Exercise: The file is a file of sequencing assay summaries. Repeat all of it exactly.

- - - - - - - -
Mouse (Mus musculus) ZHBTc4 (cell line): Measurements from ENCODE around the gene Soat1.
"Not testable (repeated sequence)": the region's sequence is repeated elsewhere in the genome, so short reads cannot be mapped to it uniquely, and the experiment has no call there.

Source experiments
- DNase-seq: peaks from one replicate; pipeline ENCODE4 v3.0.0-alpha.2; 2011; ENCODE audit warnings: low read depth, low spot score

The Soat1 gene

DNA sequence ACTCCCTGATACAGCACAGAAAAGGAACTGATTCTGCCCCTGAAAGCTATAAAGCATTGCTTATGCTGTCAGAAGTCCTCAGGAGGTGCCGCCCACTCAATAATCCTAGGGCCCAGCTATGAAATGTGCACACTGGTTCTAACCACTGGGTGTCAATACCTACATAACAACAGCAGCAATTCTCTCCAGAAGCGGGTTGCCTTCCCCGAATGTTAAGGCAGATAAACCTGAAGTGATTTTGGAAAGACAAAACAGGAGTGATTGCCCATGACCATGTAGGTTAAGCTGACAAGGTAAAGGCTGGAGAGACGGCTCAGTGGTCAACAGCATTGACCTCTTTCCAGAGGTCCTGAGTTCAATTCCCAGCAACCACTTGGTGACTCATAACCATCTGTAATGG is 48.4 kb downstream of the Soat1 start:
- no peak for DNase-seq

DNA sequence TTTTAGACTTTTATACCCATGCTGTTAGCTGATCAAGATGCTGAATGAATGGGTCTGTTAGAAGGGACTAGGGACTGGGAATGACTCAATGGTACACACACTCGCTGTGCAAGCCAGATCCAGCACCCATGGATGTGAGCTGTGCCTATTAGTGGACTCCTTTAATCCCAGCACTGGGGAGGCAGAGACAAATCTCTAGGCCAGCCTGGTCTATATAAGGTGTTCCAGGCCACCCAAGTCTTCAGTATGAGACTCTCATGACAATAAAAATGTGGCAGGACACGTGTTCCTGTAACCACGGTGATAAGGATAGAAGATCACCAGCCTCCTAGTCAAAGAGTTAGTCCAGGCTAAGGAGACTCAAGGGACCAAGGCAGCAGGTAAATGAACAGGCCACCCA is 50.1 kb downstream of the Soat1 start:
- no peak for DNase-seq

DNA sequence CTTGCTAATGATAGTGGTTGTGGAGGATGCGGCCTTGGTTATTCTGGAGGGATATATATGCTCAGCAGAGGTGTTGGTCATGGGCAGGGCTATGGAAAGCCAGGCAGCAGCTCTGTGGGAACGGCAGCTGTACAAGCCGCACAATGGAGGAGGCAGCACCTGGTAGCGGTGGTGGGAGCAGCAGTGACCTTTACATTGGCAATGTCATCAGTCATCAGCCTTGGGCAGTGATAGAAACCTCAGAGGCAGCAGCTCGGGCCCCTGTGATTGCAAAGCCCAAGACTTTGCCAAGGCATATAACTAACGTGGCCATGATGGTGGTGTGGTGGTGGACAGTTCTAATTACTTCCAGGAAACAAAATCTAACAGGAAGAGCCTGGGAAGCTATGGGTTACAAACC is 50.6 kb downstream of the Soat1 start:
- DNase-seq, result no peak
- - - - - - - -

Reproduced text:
Mouse (Mus musculus) ZHBTc4 (cell line): Measurements from ENCODE around the gene Soat1.
"Not testable (repeated sequence)": the region's sequence is repeated elsewhere in the genome, so short reads cannot be mapped to it uniquely, and the experiment has no call there.

Source experiments
- DNase-seq: peaks from one replicate; pipeline ENCODE4 v3.0.0-alpha.2; 2011; ENCODE audit warnings: low read depth, low spot score

The Soat1 gene

DNA sequence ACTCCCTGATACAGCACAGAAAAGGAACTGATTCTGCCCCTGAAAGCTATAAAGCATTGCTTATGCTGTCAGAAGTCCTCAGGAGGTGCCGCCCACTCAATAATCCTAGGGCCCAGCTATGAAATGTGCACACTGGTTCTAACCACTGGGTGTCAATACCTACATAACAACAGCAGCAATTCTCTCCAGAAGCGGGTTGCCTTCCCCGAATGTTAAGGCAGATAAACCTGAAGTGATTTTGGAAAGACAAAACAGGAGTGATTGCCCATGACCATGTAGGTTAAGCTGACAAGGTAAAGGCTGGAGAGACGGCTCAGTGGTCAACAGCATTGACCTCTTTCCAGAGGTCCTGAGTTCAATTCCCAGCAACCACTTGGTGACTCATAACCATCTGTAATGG is 48.4 kb downstream of the Soat1 start:
- no peak for DNase-seq

DNA sequence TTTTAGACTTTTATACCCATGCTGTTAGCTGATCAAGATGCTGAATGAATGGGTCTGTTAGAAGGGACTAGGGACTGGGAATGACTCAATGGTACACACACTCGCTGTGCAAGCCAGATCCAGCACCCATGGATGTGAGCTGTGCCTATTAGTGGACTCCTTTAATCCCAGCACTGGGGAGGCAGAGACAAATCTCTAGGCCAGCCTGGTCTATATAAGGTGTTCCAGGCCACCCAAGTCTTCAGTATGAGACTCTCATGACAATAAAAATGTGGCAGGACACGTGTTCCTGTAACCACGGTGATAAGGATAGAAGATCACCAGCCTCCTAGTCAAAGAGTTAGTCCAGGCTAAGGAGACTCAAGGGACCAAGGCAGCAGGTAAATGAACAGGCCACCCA is 50.1 kb downstream of the Soat1 start:
- no peak for DNase-seq

DNA sequence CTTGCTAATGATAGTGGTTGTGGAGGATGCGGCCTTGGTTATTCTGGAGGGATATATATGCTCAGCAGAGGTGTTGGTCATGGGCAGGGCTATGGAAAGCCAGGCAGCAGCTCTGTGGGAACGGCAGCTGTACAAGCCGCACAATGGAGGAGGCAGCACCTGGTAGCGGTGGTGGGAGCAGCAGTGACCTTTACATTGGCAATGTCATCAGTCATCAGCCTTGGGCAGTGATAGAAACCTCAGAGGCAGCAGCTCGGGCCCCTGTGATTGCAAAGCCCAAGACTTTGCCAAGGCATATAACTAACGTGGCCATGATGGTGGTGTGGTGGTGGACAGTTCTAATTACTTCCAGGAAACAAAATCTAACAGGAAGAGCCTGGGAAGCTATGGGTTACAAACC is 50.6 kb downstream of the Soat1 start:
- DNase-seq, result no peak